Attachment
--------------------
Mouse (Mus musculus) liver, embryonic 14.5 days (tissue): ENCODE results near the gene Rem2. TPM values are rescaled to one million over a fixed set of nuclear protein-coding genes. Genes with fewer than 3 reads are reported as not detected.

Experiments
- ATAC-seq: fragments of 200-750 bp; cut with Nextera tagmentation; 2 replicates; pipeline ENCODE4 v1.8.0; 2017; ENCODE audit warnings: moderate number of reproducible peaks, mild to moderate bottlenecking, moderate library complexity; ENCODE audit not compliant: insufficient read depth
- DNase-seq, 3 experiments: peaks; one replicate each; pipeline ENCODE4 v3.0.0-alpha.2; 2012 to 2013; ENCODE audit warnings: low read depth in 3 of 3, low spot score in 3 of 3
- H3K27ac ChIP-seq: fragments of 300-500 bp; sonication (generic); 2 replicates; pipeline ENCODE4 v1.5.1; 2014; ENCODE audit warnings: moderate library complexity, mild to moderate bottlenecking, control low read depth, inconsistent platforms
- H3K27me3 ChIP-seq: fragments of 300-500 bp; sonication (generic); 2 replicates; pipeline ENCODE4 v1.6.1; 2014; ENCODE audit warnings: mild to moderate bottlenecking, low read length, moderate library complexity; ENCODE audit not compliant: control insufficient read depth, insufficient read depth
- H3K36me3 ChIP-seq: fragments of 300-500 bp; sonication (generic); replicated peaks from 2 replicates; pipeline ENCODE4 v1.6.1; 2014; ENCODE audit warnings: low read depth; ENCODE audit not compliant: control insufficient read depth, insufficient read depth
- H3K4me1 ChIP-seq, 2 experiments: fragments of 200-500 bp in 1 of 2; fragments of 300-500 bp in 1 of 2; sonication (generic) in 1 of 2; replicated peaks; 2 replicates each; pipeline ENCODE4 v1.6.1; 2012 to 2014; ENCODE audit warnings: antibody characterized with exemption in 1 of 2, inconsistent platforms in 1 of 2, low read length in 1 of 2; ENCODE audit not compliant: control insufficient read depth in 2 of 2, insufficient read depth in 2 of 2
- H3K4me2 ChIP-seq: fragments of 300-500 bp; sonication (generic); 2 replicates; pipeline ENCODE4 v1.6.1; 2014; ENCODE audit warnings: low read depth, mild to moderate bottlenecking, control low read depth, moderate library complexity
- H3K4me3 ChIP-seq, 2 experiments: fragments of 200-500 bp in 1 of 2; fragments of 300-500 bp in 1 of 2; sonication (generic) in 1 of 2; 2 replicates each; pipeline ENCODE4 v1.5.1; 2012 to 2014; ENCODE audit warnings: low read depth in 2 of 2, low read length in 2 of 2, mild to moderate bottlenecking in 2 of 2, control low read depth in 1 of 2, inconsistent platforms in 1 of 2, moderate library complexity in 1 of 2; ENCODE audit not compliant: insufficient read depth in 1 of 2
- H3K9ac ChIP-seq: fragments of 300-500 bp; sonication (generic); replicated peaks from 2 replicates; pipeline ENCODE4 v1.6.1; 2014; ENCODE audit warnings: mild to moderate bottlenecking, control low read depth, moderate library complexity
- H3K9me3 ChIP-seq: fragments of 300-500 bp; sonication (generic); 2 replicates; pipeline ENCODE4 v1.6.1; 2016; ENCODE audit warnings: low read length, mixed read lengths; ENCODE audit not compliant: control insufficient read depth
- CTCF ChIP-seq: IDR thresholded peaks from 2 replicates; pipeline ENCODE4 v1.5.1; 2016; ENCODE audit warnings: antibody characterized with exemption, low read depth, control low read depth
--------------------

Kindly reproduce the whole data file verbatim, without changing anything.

Mouse (Mus musculus) liver, embryonic 14.5 days (tissue): ENCODE results near the gene Rem2. TPM values are rescaled to one million over a fixed set of nuclear protein-coding genes. Genes with fewer than 3 reads are reported as not detected.

Experiments
- ATAC-seq: fragments of 200-750 bp; cut with Nextera tagmentation; 2 replicates; pipeline ENCODE4 v1.8.0; 2017; ENCODE audit warnings: moderate number of reproducible peaks, mild to moderate bottlenecking, moderate library complexity; ENCODE audit not compliant: insufficient read depth
- DNase-seq, 3 experiments: peaks; one replicate each; pipeline ENCODE4 v3.0.0-alpha.2; 2012 to 2013; ENCODE audit warnings: low read depth in 3 of 3, low spot score in 3 of 3
- H3K27ac ChIP-seq: fragments of 300-500 bp; sonication (generic); 2 replicates; pipeline ENCODE4 v1.5.1; 2014; ENCODE audit warnings: moderate library complexity, mild to moderate bottlenecking, control low read depth, inconsistent platforms
- H3K27me3 ChIP-seq: fragments of 300-500 bp; sonication (generic); 2 replicates; pipeline ENCODE4 v1.6.1; 2014; ENCODE audit warnings: mild to moderate bottlenecking, low read length, moderate library complexity; ENCODE audit not compliant: control insufficient read depth, insufficient read depth
- H3K36me3 ChIP-seq: fragments of 300-500 bp; sonication (generic); replicated peaks from 2 replicates; pipeline ENCODE4 v1.6.1; 2014; ENCODE audit warnings: low read depth; ENCODE audit not compliant: control insufficient read depth, insufficient read depth
- H3K4me1 ChIP-seq, 2 experiments: fragments of 200-500 bp in 1 of 2; fragments of 300-500 bp in 1 of 2; sonication (generic) in 1 of 2; replicated peaks; 2 replicates each; pipeline ENCODE4 v1.6.1; 2012 to 2014; ENCODE audit warnings: antibody characterized with exemption in 1 of 2, inconsistent platforms in 1 of 2, low read length in 1 of 2; ENCODE audit not compliant: control insufficient read depth in 2 of 2, insufficient read depth in 2 of 2
- H3K4me2 ChIP-seq: fragments of 300-500 bp; sonication (generic); 2 replicates; pipeline ENCODE4 v1.6.1; 2014; ENCODE audit warnings: low read depth, mild to moderate bottlenecking, control low read depth, moderate library complexity
- H3K4me3 ChIP-seq, 2 experiments: fragments of 200-500 bp in 1 of 2; fragments of 300-500 bp in 1 of 2; sonication (generic) in 1 of 2; 2 replicates each; pipeline ENCODE4 v1.5.1; 2012 to 2014; ENCODE audit warnings: low read depth in 2 of 2, low read length in 2 of 2, mild to moderate bottlenecking in 2 of 2, control low read depth in 1 of 2, inconsistent platforms in 1 of 2, moderate library complexity in 1 of 2; ENCODE audit not compliant: insufficient read depth in 1 of 2
- H3K9ac ChIP-seq: fragments of 300-500 bp; sonication (generic); replicated peaks from 2 replicates; pipeline ENCODE4 v1.6.1; 2014; ENCODE audit warnings: mild to moderate bottlenecking, control low read depth, moderate library complexity
- H3K9me3 ChIP-seq: fragments of 300-500 bp; sonication (generic); 2 replicates; pipeline ENCODE4 v1.6.1; 2016; ENCODE audit warnings: low read length, mixed read lengths; ENCODE audit not compliant: control insufficient read depth
- CTCF ChIP-seq: IDR thresholded peaks from 2 replicates; pipeline ENCODE4 v1.5.1; 2016; ENCODE audit warnings: antibody characterized with exemption, low read depth, control low read depth